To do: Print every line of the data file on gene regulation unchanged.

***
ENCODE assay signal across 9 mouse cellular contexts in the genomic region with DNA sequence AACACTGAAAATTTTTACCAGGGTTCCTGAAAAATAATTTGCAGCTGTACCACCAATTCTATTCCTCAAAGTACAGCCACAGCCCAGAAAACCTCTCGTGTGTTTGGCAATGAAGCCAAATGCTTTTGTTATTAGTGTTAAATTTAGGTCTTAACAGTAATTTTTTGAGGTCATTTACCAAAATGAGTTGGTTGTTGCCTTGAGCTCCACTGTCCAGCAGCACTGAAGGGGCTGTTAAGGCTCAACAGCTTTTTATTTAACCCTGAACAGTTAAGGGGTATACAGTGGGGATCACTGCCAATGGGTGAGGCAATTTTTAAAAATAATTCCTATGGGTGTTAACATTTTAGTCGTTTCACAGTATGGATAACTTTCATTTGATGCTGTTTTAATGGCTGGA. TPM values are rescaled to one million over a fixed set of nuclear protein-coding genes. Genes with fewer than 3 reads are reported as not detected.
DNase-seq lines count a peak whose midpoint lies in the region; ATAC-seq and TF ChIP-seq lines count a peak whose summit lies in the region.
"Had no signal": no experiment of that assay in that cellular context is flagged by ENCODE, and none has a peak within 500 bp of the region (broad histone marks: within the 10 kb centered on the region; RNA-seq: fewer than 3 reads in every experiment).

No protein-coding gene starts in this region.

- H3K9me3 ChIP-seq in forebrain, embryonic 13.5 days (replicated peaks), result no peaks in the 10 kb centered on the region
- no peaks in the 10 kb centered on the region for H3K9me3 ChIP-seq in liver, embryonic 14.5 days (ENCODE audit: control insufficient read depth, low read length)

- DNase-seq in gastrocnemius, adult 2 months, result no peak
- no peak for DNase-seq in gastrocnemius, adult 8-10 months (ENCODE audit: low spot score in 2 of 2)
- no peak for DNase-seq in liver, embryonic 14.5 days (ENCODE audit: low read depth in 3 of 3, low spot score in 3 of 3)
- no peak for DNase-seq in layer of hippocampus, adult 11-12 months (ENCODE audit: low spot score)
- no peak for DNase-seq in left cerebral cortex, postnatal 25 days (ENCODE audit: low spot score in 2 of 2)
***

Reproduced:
ENCODE assay signal across 9 mouse cellular contexts in the genomic region with DNA sequence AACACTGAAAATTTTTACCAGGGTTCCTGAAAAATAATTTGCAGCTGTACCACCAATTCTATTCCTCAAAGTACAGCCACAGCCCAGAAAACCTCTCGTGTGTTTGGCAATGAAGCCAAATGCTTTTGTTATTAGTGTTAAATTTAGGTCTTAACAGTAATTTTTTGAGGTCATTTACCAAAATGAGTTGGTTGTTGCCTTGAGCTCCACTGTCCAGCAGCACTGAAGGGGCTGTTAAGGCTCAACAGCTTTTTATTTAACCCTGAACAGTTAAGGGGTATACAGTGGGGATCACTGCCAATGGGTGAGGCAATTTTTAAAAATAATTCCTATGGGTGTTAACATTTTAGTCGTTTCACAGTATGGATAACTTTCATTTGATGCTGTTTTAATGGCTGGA. TPM values are rescaled to one million over a fixed set of nuclear protein-coding genes. Genes with fewer than 3 reads are reported as not detected.
DNase-seq lines count a peak whose midpoint lies in the region; ATAC-seq and TF ChIP-seq lines count a peak whose summit lies in the region.
"Had no signal": no experiment of that assay in that cellular context is flagged by ENCODE, and none has a peak within 500 bp of the region (broad histone marks: within the 10 kb centered on the region; RNA-seq: fewer than 3 reads in every experiment).

No protein-coding gene starts in this region.

- H3K9me3 ChIP-seq in forebrain, embryonic 13.5 days (replicated peaks), result no peaks in the 10 kb centered on the region
- no peaks in the 10 kb centered on the region for H3K9me3 ChIP-seq in liver, embryonic 14.5 days (ENCODE audit: control insufficient read depth, low read length)

- DNase-seq in gastrocnemius, adult 2 months, result no peak
- no peak for DNase-seq in gastrocnemius, adult 8-10 months (ENCODE audit: low spot score in 2 of 2)
- no peak for DNase-seq in liver, embryonic 14.5 days (ENCODE audit: low read depth in 3 of 3, low spot score in 3 of 3)
- no peak for DNase-seq in layer of hippocampus, adult 11-12 months (ENCODE audit: low spot score)
- no peak for DNase-seq in left cerebral cortex, postnatal 25 days (ENCODE audit: low spot score in 2 of 2)